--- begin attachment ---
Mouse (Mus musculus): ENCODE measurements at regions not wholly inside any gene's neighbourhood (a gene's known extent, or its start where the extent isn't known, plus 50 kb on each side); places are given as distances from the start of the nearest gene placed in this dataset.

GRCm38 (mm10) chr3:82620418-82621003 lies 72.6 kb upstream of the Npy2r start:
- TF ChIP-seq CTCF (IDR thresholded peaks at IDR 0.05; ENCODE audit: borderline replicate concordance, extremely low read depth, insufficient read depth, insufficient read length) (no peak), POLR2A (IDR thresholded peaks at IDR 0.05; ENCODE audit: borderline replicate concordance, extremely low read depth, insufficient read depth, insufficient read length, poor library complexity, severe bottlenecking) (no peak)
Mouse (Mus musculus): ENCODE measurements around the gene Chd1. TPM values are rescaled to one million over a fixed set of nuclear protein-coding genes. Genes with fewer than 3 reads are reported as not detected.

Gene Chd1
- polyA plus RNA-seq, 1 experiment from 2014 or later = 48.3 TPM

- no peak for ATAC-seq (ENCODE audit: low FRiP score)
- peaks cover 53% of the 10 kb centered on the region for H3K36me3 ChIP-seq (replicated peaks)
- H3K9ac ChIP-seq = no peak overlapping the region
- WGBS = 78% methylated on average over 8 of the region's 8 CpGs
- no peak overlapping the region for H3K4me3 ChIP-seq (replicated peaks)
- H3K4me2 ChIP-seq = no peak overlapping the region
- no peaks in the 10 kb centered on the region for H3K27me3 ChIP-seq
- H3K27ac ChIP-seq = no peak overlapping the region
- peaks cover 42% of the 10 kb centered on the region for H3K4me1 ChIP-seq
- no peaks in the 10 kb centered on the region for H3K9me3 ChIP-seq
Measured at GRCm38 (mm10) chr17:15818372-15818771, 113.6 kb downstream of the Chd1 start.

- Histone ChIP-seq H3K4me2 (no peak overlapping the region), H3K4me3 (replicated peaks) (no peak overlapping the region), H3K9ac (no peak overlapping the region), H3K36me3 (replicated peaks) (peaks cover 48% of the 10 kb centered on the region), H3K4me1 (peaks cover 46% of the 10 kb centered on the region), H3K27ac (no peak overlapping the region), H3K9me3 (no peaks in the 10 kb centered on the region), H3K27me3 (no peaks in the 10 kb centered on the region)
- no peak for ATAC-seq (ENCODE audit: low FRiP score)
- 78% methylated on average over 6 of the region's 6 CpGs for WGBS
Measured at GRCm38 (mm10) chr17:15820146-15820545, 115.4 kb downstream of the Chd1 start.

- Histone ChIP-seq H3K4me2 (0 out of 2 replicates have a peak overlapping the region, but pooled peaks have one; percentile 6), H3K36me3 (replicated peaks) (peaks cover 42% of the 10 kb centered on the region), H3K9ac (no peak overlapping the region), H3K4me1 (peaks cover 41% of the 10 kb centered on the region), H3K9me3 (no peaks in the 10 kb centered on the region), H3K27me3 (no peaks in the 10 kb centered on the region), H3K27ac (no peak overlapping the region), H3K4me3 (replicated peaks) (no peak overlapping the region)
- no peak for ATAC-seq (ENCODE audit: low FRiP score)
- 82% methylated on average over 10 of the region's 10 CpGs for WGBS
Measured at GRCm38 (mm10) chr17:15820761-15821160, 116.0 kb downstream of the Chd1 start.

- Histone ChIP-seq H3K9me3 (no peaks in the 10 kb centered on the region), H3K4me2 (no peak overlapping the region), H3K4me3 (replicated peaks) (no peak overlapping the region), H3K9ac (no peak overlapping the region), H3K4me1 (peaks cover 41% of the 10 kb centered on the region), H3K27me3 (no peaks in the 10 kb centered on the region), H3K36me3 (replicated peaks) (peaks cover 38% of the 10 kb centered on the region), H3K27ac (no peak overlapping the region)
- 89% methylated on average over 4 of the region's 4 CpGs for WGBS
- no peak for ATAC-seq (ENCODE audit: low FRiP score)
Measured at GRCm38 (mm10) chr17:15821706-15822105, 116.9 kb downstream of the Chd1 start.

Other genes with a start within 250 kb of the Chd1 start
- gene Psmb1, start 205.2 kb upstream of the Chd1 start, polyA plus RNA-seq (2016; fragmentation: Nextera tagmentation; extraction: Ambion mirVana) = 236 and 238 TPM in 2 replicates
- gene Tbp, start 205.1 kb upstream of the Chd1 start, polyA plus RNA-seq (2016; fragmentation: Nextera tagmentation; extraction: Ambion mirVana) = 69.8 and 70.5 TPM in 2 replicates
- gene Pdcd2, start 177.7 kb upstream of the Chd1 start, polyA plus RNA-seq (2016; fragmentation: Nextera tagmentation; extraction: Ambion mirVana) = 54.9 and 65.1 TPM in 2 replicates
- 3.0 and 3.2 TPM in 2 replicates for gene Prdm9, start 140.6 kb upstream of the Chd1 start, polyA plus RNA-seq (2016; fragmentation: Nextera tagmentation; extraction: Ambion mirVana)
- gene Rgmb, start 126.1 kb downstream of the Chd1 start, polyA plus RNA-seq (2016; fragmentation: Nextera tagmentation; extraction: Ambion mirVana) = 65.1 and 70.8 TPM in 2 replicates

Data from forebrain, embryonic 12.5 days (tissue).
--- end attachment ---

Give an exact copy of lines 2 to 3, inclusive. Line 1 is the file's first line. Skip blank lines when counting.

GRCm38 (mm10) chr3:82620418-82621003 lies 72.6 kb upstream of the Npy2r start:
- TF ChIP-seq CTCF (IDR thresholded peaks at IDR 0.05; ENCODE audit: borderline replicate concordance, extremely low read depth, insufficient read depth, insufficient read length) (no peak), POLR2A (IDR thresholded peaks at IDR 0.05; ENCODE audit: borderline replicate concordance, extremely low read depth, insufficient read depth, insufficient read length, poor library complexity, severe bottlenecking) (no peak)